Use the most advantageous foreign exchange rates
You can also save a lot of money by making sure that the accountant who is filing your expatriate tax return is using the most advantageous foreign exchange conversion dates. When filing your taxes, you can choose different foreign exchange periods such as annually or on a specific day. Making sure you make the right choice as to what period you choose can end up saving you a lot of money in the long run. For example, if you receive a $10,000 bonus on June 1st and the foreign exchange rate is lower than the monthly number has been, you may want to use the specific date to translate it into US Dollars (as everything needs to be filed in US dollars).
Don’t get overcharged for your expatriate tax return preparation fees!
Finally, it is imperative to hire a qualified expert to prepare your US expat taxes and agree upon and pay one flat fee to the person who is filing your expatriate tax return so that you aren’t surprised by the final bill. It happens all too often that expatriates believe they will be paying one amount only to be hit with extra charges and fees on their final bill. Many companies don’t disclose their prices or they quote you one price only to have add-ons for each additional service. This obviously means that the tax bill can increase over the course of preparing the return, and you do not want to pay more than you can afford or more than you were expecting. You need to find someone you are comfortable dealing with and this likely means a company that has very transparent prices!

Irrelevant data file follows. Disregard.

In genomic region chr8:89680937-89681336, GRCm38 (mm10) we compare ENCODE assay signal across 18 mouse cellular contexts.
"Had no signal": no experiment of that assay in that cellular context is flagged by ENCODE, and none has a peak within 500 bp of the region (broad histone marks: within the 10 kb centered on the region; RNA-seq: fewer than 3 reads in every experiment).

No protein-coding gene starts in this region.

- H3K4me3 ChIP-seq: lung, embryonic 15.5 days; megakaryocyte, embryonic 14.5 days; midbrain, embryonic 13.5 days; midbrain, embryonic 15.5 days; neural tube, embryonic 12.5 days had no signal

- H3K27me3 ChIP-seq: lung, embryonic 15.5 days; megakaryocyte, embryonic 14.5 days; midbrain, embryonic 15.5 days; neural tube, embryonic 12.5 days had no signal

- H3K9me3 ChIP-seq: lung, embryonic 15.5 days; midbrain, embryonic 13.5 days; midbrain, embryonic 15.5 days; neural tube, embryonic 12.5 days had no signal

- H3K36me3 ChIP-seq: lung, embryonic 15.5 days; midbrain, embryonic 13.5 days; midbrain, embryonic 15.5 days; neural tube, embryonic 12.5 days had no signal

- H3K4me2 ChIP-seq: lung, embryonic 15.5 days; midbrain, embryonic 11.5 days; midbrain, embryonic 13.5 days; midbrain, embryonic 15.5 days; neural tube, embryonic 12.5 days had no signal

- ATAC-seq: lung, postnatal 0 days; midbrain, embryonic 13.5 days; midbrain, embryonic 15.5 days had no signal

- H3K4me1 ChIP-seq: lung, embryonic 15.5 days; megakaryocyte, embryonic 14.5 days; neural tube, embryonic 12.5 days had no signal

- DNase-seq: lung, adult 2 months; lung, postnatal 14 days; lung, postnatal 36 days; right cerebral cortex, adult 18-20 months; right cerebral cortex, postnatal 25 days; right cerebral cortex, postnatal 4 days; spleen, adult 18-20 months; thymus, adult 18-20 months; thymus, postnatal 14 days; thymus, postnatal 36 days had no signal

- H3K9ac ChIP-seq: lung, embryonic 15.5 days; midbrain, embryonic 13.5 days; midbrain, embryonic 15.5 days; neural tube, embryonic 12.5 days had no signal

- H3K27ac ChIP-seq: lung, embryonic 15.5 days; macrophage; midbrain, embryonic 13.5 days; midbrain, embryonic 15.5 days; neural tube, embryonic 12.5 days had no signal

As you can see, there are numerous ways to save money on your US expatriate tax return. By understanding the credits and exclusions that are available to you as an expat, you can ensure that you are well informed and knowledgeable about the ways can save you money. For more information about how the various components of an expatriate tax return work please have a look at our new series Your Expat Taxes Explained.
About Greenback Expat Tax Services
Greenback Expat Tax Services specializes in preparation of US Expat Taxes for Americans living abroad. Incorporated in New York, Greenback’s CPAs have 30+ years specialist experience in US expat taxes. We offer a flat fee ($329 for a federal return), simple process (we don’t make you do all the work!) and, most importantly CPAs who are experts in the ins-and-outs of expat tax returns. For more information and to download a free guide to US expat taxes, visit http://www.greenbacktaxservices.com